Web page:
If you answered no to any of these crises, your business, clients and employees are at risk. It is critical that you develop a Business Emergency Plan. No plan can guarantee business survival; however a clear, well thought-out plan can greatly enhance the chances for survival while minimizing the disruption to your business, clients and staff. Businesses that prepare fare better in a real crisis – and, in fact may avoid some crises.
Effective planning will:
• safeguard your investment and critical resources (human resources/physical resources/business continuity).
• help to determine your business vulnerabilities.
• provide a logical sequence of events and tasks.
• shorten the time to effect a recovery.
• minimize the costs of the recovery.
• avoid confusion and reduce exposure to error in the recovery process.
• avoid duplication of efforts during the recovery process.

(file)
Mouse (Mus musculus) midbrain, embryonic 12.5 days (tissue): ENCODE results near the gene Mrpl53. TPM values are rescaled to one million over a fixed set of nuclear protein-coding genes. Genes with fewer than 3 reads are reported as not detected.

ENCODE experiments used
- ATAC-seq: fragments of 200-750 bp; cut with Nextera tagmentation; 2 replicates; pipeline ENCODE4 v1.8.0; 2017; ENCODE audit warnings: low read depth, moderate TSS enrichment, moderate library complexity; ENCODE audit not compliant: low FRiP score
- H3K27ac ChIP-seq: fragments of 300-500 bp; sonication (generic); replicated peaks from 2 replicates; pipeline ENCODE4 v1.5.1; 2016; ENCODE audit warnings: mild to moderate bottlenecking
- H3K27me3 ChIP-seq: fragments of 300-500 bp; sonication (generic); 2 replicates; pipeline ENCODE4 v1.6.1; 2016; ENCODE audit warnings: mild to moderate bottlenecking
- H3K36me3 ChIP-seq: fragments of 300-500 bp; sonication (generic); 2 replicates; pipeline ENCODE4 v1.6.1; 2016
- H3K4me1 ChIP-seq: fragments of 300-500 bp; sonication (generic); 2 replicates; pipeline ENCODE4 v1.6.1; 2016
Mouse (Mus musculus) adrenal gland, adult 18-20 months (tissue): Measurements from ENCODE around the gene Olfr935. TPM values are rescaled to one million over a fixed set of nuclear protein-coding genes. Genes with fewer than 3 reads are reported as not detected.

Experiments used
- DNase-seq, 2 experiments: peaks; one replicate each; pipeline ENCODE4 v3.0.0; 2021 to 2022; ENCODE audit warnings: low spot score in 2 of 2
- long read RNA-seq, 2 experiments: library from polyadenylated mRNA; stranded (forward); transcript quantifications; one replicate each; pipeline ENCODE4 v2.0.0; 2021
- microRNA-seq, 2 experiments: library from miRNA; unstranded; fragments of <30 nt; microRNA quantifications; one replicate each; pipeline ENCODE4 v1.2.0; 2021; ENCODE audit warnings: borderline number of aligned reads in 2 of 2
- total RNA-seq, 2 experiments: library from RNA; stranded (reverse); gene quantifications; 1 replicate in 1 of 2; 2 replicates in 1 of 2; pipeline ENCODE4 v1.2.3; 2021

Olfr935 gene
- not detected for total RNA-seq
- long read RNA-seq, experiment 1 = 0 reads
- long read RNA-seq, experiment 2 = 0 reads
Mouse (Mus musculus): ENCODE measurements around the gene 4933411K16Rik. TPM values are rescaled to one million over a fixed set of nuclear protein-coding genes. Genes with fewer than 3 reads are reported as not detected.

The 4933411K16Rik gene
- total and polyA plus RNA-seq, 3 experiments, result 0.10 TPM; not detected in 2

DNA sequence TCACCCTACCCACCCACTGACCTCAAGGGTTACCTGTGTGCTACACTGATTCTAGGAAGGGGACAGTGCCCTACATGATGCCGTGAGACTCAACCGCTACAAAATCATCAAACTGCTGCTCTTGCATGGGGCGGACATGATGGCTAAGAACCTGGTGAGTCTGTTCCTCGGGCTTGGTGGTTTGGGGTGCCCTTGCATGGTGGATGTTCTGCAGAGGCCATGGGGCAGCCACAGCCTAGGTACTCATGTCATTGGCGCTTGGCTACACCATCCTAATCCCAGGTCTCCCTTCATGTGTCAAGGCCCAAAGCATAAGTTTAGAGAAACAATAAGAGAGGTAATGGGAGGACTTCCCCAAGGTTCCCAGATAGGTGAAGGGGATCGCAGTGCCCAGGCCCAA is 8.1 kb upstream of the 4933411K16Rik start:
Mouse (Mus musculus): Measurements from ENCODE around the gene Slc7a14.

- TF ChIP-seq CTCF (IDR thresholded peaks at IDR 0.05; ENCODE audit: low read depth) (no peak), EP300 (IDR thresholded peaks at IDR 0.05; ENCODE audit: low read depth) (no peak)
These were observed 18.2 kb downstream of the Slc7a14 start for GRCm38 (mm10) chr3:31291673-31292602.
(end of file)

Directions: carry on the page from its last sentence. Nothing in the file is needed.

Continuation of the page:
Purpose of an Emergency Plan
The purpose of an Emergency Plan is to document the recovery strategies, essential resources, and procedures necessary to implement a recovery process.
What about Costs?
A business owner is always mindful of the costs. Therefore, your first step in this process should be to identify costs associated with developing and implementing an Emergency Plan. Prepare a worksheet and identify the items that are NO COST, UNDER $500 and MORE THAN $500. For example:
Ex. Ask your insurance company or agent about policy coverage and prices.
Ex. Purchase an Emergency Preparedness Kit
MORE THAN $500
Ex. Send the Emergency Management Planning Team to several days of training or conferences
The cost to prepare and implement an Emergency Plan is very little. A business disruption without an Emergency Plan is often very costly. The bottom line is – it is much better to pay now to reduce your risks then to pay later.
The Emergency Plan should be in writing. You may want to assign each
member of your Emergency Management Planning Team a section to write.
It should include, but not limited to:
• an introduction to the Plan,
• defining the Planning Team roles and responsibilities,
• recovery strategies and procedures, and
• essential resources.